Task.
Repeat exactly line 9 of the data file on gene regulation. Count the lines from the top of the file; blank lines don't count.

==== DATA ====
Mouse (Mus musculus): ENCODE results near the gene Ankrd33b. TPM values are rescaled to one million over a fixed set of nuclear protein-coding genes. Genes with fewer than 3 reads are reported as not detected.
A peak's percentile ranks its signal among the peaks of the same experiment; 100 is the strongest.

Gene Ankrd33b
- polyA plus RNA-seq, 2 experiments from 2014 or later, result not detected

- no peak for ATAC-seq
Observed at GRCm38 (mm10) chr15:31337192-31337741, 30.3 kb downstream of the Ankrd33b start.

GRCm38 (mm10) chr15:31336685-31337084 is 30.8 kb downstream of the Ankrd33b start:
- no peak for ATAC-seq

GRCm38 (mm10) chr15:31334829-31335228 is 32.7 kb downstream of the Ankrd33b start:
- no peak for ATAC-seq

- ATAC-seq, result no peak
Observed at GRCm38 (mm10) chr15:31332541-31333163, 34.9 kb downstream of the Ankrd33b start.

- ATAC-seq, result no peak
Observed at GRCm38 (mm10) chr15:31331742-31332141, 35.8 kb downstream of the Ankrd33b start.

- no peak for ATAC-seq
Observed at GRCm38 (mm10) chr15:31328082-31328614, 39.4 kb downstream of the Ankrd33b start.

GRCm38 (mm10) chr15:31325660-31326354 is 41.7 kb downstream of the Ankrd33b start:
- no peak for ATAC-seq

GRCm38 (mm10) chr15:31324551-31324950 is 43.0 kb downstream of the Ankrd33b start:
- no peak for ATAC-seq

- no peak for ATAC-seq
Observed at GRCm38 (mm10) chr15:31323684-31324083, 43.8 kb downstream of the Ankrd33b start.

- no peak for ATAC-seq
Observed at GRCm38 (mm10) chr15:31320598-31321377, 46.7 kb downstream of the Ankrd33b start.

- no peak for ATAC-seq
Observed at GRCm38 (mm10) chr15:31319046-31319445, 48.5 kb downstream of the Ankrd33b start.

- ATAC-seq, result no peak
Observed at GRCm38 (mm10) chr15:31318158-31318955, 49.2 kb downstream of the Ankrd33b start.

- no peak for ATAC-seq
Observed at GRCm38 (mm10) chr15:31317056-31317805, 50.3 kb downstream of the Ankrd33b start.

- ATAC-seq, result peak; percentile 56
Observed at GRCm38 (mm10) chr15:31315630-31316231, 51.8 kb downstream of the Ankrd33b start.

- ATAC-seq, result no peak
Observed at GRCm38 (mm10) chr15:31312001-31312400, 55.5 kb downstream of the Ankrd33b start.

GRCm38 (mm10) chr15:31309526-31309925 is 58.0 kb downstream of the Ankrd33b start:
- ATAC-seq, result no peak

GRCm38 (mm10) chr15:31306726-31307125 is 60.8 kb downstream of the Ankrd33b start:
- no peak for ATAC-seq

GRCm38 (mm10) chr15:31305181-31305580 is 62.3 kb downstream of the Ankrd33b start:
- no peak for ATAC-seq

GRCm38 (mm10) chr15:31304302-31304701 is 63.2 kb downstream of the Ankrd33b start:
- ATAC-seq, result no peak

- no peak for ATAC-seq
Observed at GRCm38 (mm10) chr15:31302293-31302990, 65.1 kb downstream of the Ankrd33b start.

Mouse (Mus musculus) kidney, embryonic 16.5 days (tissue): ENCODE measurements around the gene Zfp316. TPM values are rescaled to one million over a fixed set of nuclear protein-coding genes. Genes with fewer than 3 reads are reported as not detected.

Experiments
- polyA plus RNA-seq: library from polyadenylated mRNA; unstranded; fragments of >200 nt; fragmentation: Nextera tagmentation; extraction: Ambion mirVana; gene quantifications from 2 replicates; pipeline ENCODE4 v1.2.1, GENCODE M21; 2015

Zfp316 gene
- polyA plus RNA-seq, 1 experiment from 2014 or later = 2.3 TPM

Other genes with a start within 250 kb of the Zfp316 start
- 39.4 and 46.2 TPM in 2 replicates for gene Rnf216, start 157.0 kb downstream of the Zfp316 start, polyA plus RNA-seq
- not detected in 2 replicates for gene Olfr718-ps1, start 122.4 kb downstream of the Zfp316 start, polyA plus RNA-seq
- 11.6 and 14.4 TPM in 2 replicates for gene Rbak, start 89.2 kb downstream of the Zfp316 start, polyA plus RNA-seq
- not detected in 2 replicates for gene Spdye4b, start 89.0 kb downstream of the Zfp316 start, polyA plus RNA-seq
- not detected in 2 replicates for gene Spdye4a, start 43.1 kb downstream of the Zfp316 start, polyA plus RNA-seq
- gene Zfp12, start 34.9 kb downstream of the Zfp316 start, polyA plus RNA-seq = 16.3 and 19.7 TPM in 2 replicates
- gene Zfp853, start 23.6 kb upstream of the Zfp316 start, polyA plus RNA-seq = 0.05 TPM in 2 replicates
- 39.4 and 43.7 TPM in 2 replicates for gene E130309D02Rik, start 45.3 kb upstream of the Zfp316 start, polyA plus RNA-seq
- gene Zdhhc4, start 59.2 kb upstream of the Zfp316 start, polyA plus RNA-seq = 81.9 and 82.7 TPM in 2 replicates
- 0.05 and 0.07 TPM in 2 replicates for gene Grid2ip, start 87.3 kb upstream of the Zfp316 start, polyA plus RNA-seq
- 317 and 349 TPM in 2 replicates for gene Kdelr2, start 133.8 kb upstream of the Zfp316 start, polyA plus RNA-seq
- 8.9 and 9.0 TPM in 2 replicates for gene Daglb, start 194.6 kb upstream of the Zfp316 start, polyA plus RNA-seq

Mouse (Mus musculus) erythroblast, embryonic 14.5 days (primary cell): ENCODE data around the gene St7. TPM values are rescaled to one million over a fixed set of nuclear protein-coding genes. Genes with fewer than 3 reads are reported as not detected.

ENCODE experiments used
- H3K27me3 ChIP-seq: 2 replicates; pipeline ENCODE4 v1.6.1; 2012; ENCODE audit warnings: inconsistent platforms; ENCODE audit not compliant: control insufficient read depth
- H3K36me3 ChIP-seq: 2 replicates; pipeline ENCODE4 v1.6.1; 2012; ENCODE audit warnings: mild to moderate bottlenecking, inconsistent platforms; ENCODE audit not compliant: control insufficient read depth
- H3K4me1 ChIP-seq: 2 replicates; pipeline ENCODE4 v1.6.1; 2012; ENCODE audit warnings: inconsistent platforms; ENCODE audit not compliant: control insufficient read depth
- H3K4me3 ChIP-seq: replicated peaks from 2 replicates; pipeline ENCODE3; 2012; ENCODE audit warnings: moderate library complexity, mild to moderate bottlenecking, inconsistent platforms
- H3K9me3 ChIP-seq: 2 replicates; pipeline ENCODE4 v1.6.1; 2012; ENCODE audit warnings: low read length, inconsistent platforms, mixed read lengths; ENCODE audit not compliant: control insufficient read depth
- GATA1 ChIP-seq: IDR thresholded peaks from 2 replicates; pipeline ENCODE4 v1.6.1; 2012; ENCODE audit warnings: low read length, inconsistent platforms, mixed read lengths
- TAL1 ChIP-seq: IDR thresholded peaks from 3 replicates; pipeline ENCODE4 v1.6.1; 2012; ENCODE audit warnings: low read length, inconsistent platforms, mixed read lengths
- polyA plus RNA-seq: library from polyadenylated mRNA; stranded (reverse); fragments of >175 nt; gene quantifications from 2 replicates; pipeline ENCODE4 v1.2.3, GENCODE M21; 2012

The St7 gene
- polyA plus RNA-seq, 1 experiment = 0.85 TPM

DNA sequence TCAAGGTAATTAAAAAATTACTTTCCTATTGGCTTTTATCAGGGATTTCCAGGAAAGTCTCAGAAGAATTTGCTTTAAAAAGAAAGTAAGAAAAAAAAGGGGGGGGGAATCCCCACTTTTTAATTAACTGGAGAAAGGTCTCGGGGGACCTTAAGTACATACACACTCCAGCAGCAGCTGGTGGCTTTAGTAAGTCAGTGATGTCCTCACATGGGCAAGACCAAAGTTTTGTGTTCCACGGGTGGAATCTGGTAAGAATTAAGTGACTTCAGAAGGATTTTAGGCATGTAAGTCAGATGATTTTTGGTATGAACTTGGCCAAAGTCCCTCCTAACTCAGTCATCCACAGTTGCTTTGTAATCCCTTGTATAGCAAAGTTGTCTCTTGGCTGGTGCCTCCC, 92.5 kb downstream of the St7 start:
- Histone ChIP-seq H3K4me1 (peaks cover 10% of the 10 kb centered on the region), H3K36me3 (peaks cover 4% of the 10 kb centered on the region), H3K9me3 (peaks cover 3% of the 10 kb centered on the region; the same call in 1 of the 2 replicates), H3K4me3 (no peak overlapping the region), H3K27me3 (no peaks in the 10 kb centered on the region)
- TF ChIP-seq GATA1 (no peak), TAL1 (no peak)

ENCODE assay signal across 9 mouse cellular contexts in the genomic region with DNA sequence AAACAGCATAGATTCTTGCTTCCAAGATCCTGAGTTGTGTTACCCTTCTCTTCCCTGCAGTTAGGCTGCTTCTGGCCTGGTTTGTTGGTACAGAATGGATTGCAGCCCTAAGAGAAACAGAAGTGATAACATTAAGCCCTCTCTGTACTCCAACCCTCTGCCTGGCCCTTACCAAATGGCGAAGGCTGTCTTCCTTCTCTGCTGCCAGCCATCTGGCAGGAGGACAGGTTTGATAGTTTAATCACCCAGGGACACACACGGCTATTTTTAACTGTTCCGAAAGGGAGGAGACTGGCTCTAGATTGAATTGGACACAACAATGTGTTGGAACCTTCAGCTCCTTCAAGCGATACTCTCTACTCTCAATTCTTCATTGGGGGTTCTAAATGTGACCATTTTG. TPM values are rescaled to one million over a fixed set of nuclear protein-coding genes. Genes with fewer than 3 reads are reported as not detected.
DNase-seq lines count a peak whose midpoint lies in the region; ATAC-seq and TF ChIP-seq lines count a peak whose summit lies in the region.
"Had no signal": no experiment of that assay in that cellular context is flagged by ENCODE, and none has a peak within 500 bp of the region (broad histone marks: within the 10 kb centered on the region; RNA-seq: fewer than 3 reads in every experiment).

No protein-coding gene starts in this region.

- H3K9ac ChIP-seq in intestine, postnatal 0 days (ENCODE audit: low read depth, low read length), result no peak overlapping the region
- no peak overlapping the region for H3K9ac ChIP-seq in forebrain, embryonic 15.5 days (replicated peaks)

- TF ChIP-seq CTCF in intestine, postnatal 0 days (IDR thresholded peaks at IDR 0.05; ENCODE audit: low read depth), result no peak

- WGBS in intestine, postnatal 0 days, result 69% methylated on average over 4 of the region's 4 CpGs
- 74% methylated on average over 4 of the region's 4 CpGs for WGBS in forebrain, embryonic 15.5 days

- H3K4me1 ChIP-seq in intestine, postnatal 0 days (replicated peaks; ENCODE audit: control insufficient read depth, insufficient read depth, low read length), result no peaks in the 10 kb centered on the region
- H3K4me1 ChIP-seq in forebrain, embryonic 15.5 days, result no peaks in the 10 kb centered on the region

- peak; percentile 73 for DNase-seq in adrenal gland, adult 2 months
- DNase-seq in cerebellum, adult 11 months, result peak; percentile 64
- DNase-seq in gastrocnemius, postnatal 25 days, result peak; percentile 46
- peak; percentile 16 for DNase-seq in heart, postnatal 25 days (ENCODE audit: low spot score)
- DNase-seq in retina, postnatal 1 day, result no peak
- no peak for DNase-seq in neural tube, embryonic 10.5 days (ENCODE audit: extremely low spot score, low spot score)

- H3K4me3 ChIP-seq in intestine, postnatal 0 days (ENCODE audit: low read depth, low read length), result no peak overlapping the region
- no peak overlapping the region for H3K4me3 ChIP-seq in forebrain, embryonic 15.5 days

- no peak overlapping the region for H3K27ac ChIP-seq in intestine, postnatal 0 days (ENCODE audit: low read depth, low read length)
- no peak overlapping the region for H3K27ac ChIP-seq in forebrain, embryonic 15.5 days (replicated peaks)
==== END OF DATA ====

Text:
GRCm38 (mm10) chr15:31334829-31335228 is 32.7 kb downstream of the Ankrd33b start: